Proving Serious Injury in New York Car Accident Lawsuits
New York automobile accident law is designed to meet two equally important goals. The first is to ensure that accident victims have the ability to be made whole. The second is to protect the legal system against costly and unnecessary litigation.
To that end, everyone injured in a New York motor vehicle accident is entitled to up to $50,000 in coverage for economic damages, such as medical expenses and lost wages, under the state’s no-fault law. The coverage applies regardless of who was at fault for causing the accident.
The ability to sue an at-fault driver for non-economic damages is only available to car accident victims who have suffered serious injury. Unfortunately, fraudulent claims of serious injury have historically been a problem in New York.
As a result, honest accident victims often find themselves subject to undue scrutiny by defense attorneys and insurance company representatives who make unrealistic demands about the amount of evidence needed to prove serious injury.
Court Of Appeals Decision Provides Clarity
In a recent case, the New York Court of Appeals provided guidance on the type of evidence a plaintiff must provide in order to make a showing of serious injury.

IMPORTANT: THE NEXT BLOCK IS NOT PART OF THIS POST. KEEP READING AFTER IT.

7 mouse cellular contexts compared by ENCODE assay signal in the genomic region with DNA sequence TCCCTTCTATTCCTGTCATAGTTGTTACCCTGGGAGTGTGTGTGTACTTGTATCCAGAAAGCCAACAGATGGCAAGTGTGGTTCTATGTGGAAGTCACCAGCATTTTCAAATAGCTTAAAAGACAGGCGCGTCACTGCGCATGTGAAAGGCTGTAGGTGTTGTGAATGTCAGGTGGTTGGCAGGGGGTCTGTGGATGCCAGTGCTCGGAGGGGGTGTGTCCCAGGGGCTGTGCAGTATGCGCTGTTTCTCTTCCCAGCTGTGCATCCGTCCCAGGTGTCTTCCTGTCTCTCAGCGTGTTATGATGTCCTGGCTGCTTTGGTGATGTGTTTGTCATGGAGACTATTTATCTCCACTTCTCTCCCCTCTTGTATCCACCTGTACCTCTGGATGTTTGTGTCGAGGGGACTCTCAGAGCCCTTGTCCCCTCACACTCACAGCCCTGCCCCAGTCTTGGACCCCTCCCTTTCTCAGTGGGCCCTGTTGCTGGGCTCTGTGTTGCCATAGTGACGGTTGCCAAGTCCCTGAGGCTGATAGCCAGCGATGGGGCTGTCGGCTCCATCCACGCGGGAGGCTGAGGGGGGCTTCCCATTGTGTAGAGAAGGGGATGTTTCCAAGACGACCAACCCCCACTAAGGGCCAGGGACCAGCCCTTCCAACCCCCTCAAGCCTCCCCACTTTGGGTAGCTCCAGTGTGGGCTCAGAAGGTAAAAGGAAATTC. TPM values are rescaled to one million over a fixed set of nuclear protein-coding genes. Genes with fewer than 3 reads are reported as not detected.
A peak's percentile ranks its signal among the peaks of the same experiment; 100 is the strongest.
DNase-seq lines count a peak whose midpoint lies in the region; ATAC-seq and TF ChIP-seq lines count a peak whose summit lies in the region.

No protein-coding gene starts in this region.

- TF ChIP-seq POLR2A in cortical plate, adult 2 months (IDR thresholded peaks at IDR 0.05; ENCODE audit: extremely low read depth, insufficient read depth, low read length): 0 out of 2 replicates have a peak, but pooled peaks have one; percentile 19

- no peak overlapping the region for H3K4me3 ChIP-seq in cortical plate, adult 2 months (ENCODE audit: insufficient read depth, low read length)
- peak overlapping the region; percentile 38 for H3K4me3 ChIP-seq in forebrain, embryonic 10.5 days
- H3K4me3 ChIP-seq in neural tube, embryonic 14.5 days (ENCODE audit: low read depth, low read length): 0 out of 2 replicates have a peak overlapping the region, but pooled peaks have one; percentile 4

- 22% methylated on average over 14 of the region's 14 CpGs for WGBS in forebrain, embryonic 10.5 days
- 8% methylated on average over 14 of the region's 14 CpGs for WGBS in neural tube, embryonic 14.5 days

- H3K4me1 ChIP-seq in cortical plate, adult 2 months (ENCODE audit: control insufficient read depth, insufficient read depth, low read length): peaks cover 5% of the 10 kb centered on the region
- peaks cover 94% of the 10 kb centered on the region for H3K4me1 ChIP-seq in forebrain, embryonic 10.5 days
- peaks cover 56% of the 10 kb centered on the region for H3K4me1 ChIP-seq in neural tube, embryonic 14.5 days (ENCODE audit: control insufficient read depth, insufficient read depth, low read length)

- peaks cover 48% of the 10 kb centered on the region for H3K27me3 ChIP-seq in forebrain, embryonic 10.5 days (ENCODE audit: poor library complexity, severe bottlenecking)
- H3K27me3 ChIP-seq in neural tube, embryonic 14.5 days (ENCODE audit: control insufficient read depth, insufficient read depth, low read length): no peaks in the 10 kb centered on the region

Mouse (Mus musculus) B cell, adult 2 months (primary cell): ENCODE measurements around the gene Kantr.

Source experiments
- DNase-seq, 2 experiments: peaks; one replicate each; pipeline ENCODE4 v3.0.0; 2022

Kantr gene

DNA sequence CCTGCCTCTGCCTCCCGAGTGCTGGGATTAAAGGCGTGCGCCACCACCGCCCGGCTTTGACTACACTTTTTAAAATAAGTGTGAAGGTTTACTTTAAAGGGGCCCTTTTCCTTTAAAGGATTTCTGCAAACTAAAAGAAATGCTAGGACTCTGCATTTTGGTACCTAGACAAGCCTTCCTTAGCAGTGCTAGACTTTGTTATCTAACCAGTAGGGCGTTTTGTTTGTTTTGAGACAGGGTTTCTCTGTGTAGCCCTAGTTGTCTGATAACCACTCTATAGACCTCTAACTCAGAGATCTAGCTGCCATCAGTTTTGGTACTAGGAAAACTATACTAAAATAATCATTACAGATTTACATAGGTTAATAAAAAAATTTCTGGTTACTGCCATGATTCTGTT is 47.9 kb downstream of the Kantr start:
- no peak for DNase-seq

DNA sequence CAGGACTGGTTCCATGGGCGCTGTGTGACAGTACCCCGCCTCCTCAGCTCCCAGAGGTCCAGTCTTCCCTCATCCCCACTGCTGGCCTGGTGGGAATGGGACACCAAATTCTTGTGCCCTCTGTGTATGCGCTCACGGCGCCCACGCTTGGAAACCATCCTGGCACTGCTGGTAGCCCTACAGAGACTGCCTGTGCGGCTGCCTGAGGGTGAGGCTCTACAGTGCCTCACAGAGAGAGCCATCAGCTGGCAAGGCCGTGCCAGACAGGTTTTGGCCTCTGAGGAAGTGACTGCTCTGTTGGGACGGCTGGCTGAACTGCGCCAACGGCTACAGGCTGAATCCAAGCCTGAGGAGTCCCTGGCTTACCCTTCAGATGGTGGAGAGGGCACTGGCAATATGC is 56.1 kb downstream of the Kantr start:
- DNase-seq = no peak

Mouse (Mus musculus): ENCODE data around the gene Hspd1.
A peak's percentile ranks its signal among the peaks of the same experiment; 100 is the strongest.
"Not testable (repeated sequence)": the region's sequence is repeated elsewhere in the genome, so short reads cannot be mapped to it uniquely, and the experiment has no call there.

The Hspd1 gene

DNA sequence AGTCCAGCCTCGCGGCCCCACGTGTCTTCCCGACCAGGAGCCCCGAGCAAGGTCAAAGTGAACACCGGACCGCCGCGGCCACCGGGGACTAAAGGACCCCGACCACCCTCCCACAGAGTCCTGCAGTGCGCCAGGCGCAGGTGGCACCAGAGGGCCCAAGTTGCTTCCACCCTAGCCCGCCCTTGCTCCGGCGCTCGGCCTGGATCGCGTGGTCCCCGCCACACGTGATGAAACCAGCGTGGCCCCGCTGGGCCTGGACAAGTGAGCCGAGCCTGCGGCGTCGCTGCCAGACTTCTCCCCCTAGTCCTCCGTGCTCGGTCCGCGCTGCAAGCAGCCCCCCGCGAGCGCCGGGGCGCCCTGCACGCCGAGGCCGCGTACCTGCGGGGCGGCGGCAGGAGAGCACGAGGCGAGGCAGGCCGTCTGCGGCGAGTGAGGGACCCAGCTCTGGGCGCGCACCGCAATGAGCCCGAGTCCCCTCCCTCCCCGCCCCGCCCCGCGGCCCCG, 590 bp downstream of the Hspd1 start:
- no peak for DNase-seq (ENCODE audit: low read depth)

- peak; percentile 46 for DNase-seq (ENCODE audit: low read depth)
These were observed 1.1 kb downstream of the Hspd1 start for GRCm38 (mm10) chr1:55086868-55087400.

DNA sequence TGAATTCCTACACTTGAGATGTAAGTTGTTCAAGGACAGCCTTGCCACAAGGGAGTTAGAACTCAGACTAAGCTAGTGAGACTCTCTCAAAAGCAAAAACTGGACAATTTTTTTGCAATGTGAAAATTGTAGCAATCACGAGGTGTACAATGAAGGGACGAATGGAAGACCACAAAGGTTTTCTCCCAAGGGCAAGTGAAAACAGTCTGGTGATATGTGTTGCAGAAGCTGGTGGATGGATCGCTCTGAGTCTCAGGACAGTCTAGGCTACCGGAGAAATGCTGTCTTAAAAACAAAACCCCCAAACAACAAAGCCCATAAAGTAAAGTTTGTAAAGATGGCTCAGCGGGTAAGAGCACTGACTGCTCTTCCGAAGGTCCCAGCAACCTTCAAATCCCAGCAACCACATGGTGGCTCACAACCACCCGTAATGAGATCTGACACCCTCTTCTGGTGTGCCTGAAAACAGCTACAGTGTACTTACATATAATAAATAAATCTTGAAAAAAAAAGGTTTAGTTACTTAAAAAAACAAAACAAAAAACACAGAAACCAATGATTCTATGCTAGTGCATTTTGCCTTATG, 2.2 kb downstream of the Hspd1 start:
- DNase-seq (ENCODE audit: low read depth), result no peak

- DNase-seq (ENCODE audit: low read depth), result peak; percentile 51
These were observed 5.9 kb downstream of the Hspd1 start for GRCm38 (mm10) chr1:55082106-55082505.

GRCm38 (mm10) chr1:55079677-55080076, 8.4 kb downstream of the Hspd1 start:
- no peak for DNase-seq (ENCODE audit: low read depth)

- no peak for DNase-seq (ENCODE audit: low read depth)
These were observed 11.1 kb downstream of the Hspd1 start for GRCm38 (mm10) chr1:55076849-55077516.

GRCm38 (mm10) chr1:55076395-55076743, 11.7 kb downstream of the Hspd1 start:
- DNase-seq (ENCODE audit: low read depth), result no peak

The case involved accident victims who claimed that their injuries significantly limited their ability to function. As proof, they offered two medical examinations. The first, conducted soon after the accident, simply said that the victims exhibited decreased range of motion. The second, conducted several years after the accident, provided quantitative measurements of the victims’ physical limitations.
The defense challenged the evidence, arguing that accident victims ought to provide quantitative evidence of serious injury soon after the accident occurred.
The court disagreed. It recognized that after an accident, most victims are focused on getting better, not on providing proof for an eventual lawsuit. Accident victims shouldn’t be punished for initially seeking help from a doctor who provides good care but doesn’t have a background in providing evidence for New York motor vehicle accident attorneys to use at trial.
The court’s ruling is certainly good news for accident victims throughout the state. However, it is important to recognize that although the ruling acknowledges the reality of how accident victims seek treatment, it does not reduce their burden of proof.
If you have been injured in a car accident, don’t wait to seek help. Contact an experienced New York personal injury attorney who can help you prove your case.